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00000181-fa79-da89-a38d-fb7f2b910000KUOW is joining forces with other Seattle media outlets to highlight the homeless crisis in the city and region on Wednesday, June 29, 2017.The effort was modeled after a collaboration by more than 70 San Francisco outlets to focus a day of news attention on the issue and possible solutions.Read more about the Seattle project and check out our coverage below. Follow the city's coverage by using #SeaHomeless.HighlightsThe Jungle: an ongoing coverage project going into the notorious homeless encampment under Interstate 5.Ask Seattle's Homeless Community: KUOW is launching a Facebook group where anyone may ask a question about homelessness, but only people who have experienced it may answer. This was inspired by a recent event KUOW co-presented with Seattle Public Library and Real Change, where residents of the Jungle answered audience questions. No End In Sight: an award-winning investigative project from KUOW about King County's 10-year plan to end homelessness.

Why A Spike in King County's Homeless Refugees Is Tough To Measure

KUOW Photo/Liz Jones

Every year, hundreds of refugees come to Washington state to escape persecution, conflict or violence in their home countries. Washington consistently ranks as one of the top 10 states for new arrivals.

Many families come here after waiting long stretches in a refugee camp where food, water and shelter is a daily concern. Yet once they have resettled in the Seattle area, their struggles are often far from over. Some agencies that work with refugees in King County say they’ve seen an alarming rise in homelessness within this population of newcomers but they’re stymied by how to measure the increase.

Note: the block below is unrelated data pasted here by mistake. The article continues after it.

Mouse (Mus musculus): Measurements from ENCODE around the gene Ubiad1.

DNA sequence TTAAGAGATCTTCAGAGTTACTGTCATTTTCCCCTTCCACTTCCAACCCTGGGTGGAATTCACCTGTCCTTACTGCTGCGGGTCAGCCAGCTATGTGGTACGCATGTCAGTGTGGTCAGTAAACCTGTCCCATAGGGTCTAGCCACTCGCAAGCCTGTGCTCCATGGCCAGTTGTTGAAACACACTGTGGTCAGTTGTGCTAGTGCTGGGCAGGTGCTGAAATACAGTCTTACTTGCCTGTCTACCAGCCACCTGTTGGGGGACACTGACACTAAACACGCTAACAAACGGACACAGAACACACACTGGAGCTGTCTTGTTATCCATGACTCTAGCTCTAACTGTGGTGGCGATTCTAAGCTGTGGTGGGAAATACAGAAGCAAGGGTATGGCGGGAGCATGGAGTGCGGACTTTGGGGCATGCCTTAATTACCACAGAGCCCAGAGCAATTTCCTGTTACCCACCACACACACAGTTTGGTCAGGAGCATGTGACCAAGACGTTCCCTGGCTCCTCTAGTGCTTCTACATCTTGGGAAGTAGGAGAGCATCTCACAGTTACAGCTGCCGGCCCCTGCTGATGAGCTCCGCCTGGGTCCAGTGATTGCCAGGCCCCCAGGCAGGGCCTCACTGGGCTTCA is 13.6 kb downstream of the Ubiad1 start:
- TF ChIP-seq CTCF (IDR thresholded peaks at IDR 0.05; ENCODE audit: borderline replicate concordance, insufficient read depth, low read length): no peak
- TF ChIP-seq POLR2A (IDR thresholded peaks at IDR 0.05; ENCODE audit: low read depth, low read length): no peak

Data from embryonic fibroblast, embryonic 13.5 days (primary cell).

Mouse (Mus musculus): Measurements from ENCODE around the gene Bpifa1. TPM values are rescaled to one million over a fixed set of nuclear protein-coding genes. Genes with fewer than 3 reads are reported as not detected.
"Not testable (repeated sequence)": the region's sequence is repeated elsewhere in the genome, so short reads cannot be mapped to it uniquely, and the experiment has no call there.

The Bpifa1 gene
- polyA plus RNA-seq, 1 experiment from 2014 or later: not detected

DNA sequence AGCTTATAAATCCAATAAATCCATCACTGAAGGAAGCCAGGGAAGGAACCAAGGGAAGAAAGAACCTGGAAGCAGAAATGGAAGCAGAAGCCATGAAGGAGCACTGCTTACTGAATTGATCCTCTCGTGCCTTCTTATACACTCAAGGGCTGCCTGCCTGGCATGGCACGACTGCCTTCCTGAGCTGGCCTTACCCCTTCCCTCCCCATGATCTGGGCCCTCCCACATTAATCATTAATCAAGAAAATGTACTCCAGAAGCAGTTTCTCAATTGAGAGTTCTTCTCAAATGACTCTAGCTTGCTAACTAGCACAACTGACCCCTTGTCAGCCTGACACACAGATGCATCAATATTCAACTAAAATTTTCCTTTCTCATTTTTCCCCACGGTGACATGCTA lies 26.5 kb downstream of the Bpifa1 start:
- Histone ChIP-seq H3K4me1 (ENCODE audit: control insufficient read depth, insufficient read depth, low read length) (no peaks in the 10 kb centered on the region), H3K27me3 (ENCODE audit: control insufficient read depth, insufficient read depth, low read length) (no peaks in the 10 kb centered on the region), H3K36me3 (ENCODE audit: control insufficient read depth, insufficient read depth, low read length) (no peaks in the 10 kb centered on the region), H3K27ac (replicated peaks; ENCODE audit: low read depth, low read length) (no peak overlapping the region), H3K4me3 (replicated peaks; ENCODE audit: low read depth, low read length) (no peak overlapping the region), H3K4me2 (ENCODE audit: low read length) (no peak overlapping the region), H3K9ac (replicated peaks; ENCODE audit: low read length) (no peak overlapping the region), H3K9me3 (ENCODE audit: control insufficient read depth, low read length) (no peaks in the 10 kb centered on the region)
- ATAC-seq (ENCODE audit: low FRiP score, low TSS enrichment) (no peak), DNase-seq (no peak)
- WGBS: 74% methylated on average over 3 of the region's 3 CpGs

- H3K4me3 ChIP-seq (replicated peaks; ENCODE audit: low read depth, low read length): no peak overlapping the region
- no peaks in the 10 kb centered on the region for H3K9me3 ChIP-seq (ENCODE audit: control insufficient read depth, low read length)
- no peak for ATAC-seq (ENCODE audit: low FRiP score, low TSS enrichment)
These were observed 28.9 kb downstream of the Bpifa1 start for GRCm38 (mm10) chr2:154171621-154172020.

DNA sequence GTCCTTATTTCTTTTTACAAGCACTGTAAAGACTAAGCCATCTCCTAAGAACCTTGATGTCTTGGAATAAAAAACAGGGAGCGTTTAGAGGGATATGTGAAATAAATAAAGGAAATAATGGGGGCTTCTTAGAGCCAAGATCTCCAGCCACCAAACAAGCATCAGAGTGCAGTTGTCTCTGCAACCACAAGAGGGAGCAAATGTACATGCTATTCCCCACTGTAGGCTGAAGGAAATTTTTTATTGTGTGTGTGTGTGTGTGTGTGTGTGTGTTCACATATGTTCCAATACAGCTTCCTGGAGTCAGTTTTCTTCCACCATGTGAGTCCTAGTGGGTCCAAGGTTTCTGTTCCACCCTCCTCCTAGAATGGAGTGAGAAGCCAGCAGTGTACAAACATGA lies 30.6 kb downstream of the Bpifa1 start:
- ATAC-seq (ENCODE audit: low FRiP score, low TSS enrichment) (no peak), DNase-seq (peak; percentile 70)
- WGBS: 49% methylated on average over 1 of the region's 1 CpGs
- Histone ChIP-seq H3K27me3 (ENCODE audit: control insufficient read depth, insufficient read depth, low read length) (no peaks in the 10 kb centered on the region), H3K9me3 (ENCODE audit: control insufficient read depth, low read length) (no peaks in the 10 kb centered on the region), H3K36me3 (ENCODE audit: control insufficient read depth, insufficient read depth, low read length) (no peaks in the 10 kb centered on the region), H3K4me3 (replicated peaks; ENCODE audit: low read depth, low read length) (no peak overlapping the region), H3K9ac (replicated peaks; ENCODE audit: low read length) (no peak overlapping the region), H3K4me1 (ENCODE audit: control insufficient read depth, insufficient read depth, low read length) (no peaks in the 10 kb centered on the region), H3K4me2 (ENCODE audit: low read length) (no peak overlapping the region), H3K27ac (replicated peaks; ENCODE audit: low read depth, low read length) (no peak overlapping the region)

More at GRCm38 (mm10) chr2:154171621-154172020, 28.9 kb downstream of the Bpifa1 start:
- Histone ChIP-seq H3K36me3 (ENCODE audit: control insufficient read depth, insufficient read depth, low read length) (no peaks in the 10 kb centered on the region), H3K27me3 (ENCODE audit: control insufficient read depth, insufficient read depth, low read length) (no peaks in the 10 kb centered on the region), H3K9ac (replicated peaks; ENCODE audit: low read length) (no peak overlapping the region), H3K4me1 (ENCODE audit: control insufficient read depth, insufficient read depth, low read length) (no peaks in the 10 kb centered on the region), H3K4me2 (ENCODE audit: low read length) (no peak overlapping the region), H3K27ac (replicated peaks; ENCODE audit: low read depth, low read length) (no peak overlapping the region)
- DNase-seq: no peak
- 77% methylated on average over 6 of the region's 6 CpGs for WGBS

Inside Mary’s Place day shelter in downtown Seattle, it looks like a women’s locker room, daycare and cafeteria all merged together. The activity is constant, especially around lunchtime when the daily crowd typically includes about 80 homeless women and children.

During a recent lunch, women shouted across the tables about the menu before a cook announced, “There is pork in the beans. Baked beans have pork!” An increasing number of refugees who come to Mary’s Place don’t eat certain meats for religious or cultural reasons.

“Lunch, dinner, food no problem,” said a refugee named Sarah, who asked to only use her first name. “Only home is problem.”

Sarah smiled as she watched her two younger kids play nearby. Her older two daughters were at school and her husband was out looking for work. Without a translator on-hand, Sarah struggled to explain her life here. Her family came to the US from Ethiopia six years ago; they recently moved from Minnesota to Seattle in search of better jobs.

In broken English, Sarah tried to describe the shelter where her family’s slept for the past few weeks. It’s a long bus ride away, she said, and sighed. The family gets up at dawn, Sarah said, and they take public transit all over the place: to school, social services and to look for jobs.  Shelter life is hard, she said. Then, as if on cue, her two-year-old son crashed off his chair to the tile floor with a piercing wail that ended our interview.

Liz McDaniel started working at Mary’s Place four years ago. Back then, homeless refugee families would trickle in. Now, she said, about one out of every four families has refugee status. The shelter is on pace to serve about 400 families this year.

[asset-pullquotes[{"quote": "They get here expecting someone to say 'It's ok, there’s a place for you here.' And reality is, there isn't.", "style": "inset"}]]“I’ve seen it building slowly but it’s really taken a huge upswing in the last year,” McDaniel said.

She sees a few reasons for the increase: This is one of the only shelters that takes entire families, and word has spread in the refugee network. Plus, the recession seems to be dragging on longer in this community.

Staff at Mary’s Place have felt the cultural shift as they tackle language barriers, ethnic differences, and even their own guidelines for food donations. “Our protocol has always been for last 14 years, if there’s protein you take it," McDaniel said. “Now we look and if the protein is pork, do we take it?”